[ dis-kon-tn-oo-i-tee, -yoo- ]
/ 藢d瑟s k蓲n tn藞u 瑟 ti, -藞yu- /
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noun, plural dis路con路ti路nu路i路ties.
lack of continuity; irregularity: The plot of the book was marred by discontinuity.
a break or gap: The surface of the moon is characterized by major discontinuities.
Mathematics. a point at which a function is not continuous.
Geology. a zone deep within the earth where the velocity of earthquake waves changes radically.
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Origin of discontinuity

From the Medieval Latin word discontinuit膩s, dating back to 1560鈥70. See discontinuous, -ity
Dictionary.com Unabridged Based on the Random House Unabridged Dictionary, 漏 Random House, Inc. 2021

How to use discontinuity in a sentence

British Dictionary definitions for discontinuity

/ (d瑟s藢k蓲nt瑟藞nju藧瑟t瑟) /

noun plural -ties
lack of rational connection or cohesion
a break or interruption
  1. the property of being discontinuous
  2. the point or the value of the variable at which a curve or function becomes discontinuous
  1. a zone within the earth where a sudden change in physical properties, such as the velocity of earthquake waves, occurs. Such a zone marks the boundary between the different layers of the earth, as between the core and mantleSee also Mohorovi膷i膰 discontinuity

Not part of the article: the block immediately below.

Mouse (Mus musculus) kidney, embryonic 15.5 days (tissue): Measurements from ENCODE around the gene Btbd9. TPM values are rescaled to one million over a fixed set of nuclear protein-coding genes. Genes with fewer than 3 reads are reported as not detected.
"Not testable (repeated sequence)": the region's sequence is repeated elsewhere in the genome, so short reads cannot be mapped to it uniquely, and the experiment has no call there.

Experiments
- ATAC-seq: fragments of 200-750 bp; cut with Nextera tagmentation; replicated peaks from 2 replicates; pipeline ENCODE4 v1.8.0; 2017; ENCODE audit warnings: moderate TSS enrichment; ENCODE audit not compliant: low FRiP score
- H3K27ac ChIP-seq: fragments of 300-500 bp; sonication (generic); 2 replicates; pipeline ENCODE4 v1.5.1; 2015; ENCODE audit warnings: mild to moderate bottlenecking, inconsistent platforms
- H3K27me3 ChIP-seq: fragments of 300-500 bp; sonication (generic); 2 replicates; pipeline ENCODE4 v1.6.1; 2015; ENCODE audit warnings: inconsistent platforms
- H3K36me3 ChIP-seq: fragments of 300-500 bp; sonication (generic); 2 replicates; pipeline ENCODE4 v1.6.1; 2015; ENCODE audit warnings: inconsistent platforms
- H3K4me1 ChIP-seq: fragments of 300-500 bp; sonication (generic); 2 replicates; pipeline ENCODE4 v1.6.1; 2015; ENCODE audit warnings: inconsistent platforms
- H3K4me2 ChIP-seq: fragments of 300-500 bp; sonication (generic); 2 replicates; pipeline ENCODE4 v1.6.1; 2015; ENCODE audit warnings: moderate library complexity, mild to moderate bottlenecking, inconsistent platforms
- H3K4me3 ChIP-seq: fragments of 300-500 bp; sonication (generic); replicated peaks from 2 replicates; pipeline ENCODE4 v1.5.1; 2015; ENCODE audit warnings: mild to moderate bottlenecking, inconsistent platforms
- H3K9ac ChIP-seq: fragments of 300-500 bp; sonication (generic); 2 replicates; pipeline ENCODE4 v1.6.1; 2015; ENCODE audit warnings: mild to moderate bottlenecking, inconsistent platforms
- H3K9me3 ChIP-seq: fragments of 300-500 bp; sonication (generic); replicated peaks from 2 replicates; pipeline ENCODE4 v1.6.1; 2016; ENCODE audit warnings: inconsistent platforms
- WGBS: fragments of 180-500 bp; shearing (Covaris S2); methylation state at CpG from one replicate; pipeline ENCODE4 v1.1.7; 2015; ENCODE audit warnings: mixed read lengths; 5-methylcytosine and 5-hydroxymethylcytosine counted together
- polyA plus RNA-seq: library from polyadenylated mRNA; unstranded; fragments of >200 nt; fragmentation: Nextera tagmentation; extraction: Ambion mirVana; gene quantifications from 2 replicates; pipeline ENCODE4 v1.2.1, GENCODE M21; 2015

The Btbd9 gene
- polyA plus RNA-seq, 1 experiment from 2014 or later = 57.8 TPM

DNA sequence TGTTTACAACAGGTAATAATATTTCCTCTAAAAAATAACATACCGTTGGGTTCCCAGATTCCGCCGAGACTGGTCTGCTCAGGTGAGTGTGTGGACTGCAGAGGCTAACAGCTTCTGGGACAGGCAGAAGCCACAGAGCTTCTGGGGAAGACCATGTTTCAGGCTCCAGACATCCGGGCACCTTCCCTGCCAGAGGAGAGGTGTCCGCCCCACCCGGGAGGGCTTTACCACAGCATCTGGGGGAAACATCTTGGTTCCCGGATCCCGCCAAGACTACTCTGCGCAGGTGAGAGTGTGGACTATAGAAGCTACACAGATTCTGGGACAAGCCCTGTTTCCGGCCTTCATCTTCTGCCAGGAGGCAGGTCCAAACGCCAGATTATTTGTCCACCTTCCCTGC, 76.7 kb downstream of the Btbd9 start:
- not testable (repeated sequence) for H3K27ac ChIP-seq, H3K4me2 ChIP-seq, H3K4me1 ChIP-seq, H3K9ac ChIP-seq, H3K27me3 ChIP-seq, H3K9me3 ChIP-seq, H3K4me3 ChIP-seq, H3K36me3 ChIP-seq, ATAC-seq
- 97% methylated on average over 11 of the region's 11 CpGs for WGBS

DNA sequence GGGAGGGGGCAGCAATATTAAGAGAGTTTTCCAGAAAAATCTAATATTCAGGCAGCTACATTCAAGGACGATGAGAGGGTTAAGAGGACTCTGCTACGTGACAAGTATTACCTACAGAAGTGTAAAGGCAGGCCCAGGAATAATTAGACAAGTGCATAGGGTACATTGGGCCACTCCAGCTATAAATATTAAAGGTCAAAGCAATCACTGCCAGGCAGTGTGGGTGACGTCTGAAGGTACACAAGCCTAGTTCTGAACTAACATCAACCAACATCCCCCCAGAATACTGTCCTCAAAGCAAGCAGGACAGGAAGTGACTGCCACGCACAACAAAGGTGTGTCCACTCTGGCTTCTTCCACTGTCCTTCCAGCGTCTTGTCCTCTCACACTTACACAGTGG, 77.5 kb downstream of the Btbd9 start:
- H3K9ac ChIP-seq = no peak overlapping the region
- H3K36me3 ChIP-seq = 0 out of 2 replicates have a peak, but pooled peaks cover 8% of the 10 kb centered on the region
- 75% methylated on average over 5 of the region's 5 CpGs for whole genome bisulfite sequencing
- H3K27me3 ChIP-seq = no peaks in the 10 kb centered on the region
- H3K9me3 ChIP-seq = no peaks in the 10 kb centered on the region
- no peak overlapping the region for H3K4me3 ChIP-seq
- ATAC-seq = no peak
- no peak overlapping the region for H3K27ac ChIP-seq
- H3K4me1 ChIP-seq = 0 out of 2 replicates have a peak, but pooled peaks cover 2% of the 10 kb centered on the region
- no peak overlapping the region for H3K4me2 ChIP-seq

2. a surface separating rocks that are not continuous with each other
Collins English Dictionary - Complete & Unabridged 2012 Digital Edition 漏 William Collins Sons & Co. Ltd. 1979, 1986 漏 HarperCollins Publishers 1998, 2000, 2003, 2005, 2006, 2007, 2009, 2012

Scientific definitions for discontinuity

[ d沫s-k艔n鈥瞭蓹-n艒艒沫-t膿 ]

A usually uneven surface between two layers of rock or sediment that represents either an interruption in the deposition of the layers, as in an unconformity, or a displacement of one or both layers relative to each other, as in a fault.
A surface within the Earth across which the velocities of seismic waves change. The discontinuities are located at the boundaries between the Earth's various layers and correspond to changes in the elastic properties of the Earth's materials.
The American Heritage庐 Science Dictionary Copyright 漏 2011. Published by Houghton Mifflin Harcourt Publishing Company. All rights reserved.